Nano Research

, Volume 10, Issue 9, pp 3049–3067 | Cite as

Biodegradable nanocarriers for small interfering ribonucleic acid (siRNA) co-delivery strategy increase the chemosensitivity of pancreatic cancer cells to gemcitabine

  • Chengbin Yang
  • Kok Ken Chan
  • Wen-Jen Lin
  • Alana Mauluidy Soehartono
  • Guimiao Lin
  • Huiting Toh
  • Ho Sup Yoon
  • Chih-Kuang Chen
  • Ken-Tye Yong
Research Article


Ribonucleic acid (RNA) interference (RNAi) therapies are promising cancer treatment modalities that can specifically target abnormal proto-oncogenes, thus improving the therapeutic effect. For the treatment of pancreatic cancer, targeting one mutant proto-oncogene by RNAi usually does not yield the desired therapeutic efficiency. Both K-ras gene mutations and Notch1 overexpression are common symptoms in pancreatic cancer patients, and play a crucial role in pancreatic cancer cell drug resistance. In this study, biodegradable charged polyester-based vectors (BCPVs) were synthesized for the co-delivery of K-ras and Notch1 small interfering ribonucleic acid (siRNA) into MiaPaCa-2 cells (pancreatic cancer cell line) to overcome drug resistance to gemcitabine (GEM), a first-line chemotherapeutic drug used in the clinic. BCPVs could effectively absorb negative siRNA to form a capsule-like structure, prevent siRNA from nuclease digestion in the serum, and promote effective siRNA cell internalization and endosomal escape. Through K-ras and Notch1 gene silencing in MiaPaCa-2 cells, BCPV-siRNAK-ras-siRNANotch1 nanocomplexes effectively reversed the epithelia-mesenchymal transition (EMT) in MiaPaCa-2 cells, thereby greatly enhancing the sensitivity of MiaPaCa-2 cells to GEM. MiaPaCa-2 cell proliferation, migration, and invasion were effectively inhibited, and cell apoptosis was also significantly enhanced by the synergistic antitumor effect of BCPV-siRNAK-ras-siRNANotch1 nanocomplexes and GEM. These results suggest that this combination RNAi therapy can be used to improve cancer cell sensitivity to chemotherapeutic drugs. Specifically, this newly developed strategy has a great potential for treating pancreatic cancer.


pancreatic cancer small interfering ribonucleic acid (siRNA) biodegradable charged polyester-based vector (BCPV) gemcitabine (GEM) epithelia-mesenchymal transition (EMT) 


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The authors are grateful to Professor Chong Cheng from the University of Buffalo for the original molecular structure design of BCPV. This work has been supported by NTU-A*STAR Silicon Technologies Centre of Excellence under the program grant (No. 11235100003), start-up grant (No. M4080141.040) from Nanyang Technological University, and Grants Tier 2 MOE2010-T2-2-010 (No. M4020020.040 ARC2/11) and Tier 1 (Nos. M4010360.040 RG29/10 and M4010359.040.703012) from Ministry of Education, Singapore, and the research grant (No. MOST104-2221-E-035-078-MY2) from the “Ministry of Science and Technology”, and the grants from the National Natural Science Foundation of China (NSFC) (No. 21677102). The authors also appreciate the Precision Instrument Support Center of Feng Chia University in providing the fabrication and measurement facilities.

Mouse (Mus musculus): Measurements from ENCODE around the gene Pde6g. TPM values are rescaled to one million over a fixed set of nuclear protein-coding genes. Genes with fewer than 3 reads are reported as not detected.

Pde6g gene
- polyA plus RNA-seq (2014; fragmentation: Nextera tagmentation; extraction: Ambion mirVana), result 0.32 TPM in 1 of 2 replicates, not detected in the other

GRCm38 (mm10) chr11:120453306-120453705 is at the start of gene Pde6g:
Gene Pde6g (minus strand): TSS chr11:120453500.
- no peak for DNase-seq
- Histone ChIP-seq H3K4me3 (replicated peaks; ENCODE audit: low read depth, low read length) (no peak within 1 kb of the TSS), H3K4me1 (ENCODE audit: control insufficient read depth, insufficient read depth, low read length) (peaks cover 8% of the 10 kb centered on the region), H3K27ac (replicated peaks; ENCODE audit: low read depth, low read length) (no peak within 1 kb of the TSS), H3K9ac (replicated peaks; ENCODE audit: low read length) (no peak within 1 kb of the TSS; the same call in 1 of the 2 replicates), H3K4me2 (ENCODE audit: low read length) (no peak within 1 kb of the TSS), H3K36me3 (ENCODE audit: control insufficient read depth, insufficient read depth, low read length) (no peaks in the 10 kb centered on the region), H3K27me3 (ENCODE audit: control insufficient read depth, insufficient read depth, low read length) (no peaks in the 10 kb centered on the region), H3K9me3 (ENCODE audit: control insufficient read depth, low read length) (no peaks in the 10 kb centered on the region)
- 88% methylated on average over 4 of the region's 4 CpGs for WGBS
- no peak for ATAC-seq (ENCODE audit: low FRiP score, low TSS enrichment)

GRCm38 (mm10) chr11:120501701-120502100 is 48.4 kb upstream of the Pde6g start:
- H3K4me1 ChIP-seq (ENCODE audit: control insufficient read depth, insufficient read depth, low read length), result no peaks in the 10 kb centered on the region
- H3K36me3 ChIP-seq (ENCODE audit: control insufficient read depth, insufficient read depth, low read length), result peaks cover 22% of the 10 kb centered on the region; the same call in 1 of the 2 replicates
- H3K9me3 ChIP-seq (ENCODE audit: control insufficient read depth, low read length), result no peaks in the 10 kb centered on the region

Supplementary material

12274_2017_1521_MOESM1_ESM.pdf (2.7 mb)
Biodegradable nanocarriers for small interfering ribonucleic acid (siRNA) co-delivery strategy increase the chemosensitivity of pancreatic cancer cells to gemcitabine


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Copyright information

© Tsinghua University Press and Springer-Verlag Berlin Heidelberg 2017

Authors and Affiliations

  • Chengbin Yang
    • 1
  • Kok Ken Chan
    • 1
  • Wen-Jen Lin
    • 2
  • Alana Mauluidy Soehartono
    • 1
  • Guimiao Lin
    • 3
  • Huiting Toh
    • 4
  • Ho Sup Yoon
    • 4
    • 5
  • Chih-Kuang Chen
    • 2
  • Ken-Tye Yong
    • 1
  1. 1.School of Electrical and Electronic EngineeringNanyang Technological UniversitySingaporeSingapore
  2. 2.Polymeric Biomaterials Lab, Department of Fiber and Composite MaterialsFeng Chia UniversityTaichungTaiwan
  3. 3.Key Lab of Biomedical Engineering, School of MedicineShenzhen UniversityShenzhenChina
  4. 4.Division of Structural Biology & Biochemistry, School of Biological SciencesNanyang Technological UniversitySingaporeSingapore
  5. 5.Department of Genetic Engineering, College of Life SciencesKyung Hee UniversityYongin-si Gyeonggi-doRepublic of Korea

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